Statement of Coastal Conservation Association on the Gulf Exempted Fishing Permit

Posted on April 25, 2012

Statement of Coastal Conservation Association on the Exempted Fishing Permit presented to the Gulf of Mexico Fishery Management Council April 2012

At the April 2012 meeting of the Gulf of Mexico Fishery Management Council in Corpus Christi, NOAA Fisheries brought an Exempted Fishing Permit (EFP) request to the Gulf Council for review. It was submitted by the Gulf Headboat Cooperative and outlined a pilot study whereby “selected headboats” in the Gulf of Mexico will examine the feasibility of an alternative rights-based management strategy (catch shares).
 
The proposal would allow these few headboats in the study to fish for red snapper and gag grouper, based on allocations given to them, outside the normal recreational fishing seasons. The group selected for the study includes nine headboat owners/captains who operate 13 different vessels. The Gulf Council voted 7-6 on April 19 to endorse this Exempted Fishing Permit.
 
Coastal Conservation Association rejects the validity of the EFP and questions the propriety of NOAA Fisheries allowing the proposal to be presented to the Council for consideration. By promoting the EFP, NOAA Fisheries has made a farce of every requirement contained in the Magnuson-Stevens Fishery Conservation and Management Act for the implementation of catch share programs. Catch share programs are not new and their methods of operation and feasibility in the commercial sector are well documented. The stated purpose of this EFP, to study the feasibility of an alternative rights-based management strategy (IFQs), is a poorly veiled excuse to avoid proper Council process and institute a highly contentious and unpopular catch share program in the recreational sector over the objections of the vast majority of stakeholders.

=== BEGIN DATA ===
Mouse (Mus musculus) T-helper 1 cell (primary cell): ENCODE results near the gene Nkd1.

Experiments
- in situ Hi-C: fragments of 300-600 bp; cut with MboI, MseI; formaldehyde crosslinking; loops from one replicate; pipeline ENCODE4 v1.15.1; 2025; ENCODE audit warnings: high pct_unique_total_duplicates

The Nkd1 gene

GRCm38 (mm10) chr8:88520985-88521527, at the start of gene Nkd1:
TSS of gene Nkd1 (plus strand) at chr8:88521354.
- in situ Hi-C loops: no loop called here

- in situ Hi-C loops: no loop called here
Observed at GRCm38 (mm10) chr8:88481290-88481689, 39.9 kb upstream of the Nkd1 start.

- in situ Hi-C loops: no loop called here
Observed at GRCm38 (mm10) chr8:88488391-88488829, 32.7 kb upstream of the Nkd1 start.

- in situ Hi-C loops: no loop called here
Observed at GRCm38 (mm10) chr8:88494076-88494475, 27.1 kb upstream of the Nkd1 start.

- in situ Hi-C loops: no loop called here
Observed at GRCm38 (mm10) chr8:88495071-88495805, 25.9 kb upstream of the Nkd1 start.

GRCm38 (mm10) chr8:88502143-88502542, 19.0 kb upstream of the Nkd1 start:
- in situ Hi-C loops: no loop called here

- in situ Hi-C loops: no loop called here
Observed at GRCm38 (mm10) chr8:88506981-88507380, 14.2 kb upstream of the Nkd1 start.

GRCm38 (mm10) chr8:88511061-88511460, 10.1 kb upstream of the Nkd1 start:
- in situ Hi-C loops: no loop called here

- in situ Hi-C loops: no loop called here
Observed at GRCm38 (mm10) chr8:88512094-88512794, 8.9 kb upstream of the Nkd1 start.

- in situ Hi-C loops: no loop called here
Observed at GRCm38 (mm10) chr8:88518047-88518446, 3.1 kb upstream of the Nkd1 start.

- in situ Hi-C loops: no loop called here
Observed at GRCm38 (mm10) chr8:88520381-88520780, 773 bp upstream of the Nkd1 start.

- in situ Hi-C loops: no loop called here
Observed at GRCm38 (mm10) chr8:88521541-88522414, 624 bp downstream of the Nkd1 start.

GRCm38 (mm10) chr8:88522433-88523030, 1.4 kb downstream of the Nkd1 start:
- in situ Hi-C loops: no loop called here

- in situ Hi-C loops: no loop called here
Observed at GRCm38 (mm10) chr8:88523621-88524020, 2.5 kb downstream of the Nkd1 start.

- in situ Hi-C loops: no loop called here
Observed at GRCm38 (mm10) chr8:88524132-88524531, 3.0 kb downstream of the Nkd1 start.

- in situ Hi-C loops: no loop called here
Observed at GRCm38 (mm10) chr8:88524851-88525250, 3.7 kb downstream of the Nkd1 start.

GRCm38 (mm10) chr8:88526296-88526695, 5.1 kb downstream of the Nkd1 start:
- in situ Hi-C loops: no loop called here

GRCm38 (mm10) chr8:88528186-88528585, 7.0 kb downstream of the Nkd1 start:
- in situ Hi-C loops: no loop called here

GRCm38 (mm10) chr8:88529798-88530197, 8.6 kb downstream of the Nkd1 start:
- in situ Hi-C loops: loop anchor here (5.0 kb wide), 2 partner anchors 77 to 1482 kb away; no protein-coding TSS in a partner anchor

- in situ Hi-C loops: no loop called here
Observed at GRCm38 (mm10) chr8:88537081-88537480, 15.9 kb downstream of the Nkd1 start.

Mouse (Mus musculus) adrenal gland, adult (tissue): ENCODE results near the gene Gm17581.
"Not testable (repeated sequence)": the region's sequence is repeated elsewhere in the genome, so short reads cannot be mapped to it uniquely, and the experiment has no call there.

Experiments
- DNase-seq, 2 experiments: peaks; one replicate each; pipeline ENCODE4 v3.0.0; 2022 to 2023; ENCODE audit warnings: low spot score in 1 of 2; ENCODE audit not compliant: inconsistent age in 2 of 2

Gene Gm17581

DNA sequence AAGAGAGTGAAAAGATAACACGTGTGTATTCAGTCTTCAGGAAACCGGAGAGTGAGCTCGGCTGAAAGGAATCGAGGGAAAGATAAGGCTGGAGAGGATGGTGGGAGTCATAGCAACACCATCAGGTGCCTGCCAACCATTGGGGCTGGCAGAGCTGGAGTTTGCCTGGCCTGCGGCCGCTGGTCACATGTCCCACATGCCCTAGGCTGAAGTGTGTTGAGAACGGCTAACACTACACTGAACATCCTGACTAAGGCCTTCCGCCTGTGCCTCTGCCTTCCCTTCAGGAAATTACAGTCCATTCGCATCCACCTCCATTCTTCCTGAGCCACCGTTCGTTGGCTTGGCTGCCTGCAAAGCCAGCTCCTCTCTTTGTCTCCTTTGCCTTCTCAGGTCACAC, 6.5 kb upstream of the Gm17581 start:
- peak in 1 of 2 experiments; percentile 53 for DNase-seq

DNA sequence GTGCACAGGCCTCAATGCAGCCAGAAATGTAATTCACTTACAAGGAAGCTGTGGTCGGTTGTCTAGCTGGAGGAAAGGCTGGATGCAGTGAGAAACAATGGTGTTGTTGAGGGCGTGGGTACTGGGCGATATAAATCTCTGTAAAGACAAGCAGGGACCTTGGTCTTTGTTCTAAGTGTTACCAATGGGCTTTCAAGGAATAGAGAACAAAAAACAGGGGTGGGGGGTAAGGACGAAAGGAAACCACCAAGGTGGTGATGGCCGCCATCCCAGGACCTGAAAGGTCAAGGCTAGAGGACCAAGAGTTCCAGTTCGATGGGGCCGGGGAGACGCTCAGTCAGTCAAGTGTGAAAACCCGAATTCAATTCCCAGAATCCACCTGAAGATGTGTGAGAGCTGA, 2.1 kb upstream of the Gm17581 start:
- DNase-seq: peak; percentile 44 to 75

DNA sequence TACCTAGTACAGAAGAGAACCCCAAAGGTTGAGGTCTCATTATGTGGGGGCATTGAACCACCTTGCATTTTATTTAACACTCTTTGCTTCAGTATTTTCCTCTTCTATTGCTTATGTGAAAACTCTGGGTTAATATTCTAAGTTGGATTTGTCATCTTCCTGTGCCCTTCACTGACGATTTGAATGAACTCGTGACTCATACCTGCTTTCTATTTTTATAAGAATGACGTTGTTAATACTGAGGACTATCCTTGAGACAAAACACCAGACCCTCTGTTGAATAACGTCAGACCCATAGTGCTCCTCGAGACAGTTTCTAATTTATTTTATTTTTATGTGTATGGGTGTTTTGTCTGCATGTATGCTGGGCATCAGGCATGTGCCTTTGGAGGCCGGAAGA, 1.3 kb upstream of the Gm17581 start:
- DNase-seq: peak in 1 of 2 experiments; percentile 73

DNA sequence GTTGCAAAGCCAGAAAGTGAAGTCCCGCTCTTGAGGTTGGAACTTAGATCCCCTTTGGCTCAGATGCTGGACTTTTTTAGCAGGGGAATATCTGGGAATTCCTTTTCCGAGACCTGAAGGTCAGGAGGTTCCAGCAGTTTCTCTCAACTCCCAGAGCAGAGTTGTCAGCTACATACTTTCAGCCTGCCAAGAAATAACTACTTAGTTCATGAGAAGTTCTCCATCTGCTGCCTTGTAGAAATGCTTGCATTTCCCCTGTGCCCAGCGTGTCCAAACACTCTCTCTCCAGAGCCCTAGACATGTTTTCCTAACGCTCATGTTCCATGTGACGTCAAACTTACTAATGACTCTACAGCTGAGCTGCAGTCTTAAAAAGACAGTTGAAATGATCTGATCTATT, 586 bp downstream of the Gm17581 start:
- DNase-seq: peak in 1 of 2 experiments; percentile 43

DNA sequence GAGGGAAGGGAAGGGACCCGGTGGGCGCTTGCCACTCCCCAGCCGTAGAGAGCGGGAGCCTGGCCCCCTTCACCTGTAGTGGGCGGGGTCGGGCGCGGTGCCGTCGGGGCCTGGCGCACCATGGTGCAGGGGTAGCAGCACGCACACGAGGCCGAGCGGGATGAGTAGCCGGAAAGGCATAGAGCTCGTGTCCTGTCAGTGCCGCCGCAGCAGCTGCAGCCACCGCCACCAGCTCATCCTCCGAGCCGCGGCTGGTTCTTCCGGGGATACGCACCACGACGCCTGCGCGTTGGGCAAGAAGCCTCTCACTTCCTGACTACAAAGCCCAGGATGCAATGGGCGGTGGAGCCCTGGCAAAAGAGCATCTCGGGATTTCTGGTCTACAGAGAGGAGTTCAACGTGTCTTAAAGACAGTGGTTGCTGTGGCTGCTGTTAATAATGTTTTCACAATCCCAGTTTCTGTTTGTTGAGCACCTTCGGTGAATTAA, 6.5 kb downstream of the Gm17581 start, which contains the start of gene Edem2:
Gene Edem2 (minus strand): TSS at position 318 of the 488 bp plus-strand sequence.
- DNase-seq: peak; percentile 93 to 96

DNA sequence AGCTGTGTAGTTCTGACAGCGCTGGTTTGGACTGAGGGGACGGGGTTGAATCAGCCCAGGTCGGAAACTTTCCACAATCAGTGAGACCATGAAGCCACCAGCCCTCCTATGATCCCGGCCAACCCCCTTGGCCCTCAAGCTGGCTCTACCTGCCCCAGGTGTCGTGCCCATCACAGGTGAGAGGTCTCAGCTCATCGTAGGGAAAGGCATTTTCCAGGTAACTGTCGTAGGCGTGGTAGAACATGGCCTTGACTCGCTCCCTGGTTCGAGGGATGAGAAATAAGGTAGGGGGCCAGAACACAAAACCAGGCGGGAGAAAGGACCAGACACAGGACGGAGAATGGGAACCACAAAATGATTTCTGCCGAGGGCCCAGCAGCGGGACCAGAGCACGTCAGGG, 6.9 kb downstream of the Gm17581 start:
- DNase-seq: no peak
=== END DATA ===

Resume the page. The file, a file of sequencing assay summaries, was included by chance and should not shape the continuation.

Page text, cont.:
This incident is just the latest in a string of examples demonstrating how some groups in the environmental community are willing to disregard proper procedures, protocols and laws governing our public marine resources whenever it suits their purposes. By facilitating this proposal and presenting it to the Gulf Council, NOAA Fisheries is complicit in what appears to be an intentional circumvention of the Magnuson Stevens Act.
 
As a long-time participant in federal fisheries management in general and in this fishery in particular, Coastal Conservation Association urges NOAA to reject this proposal.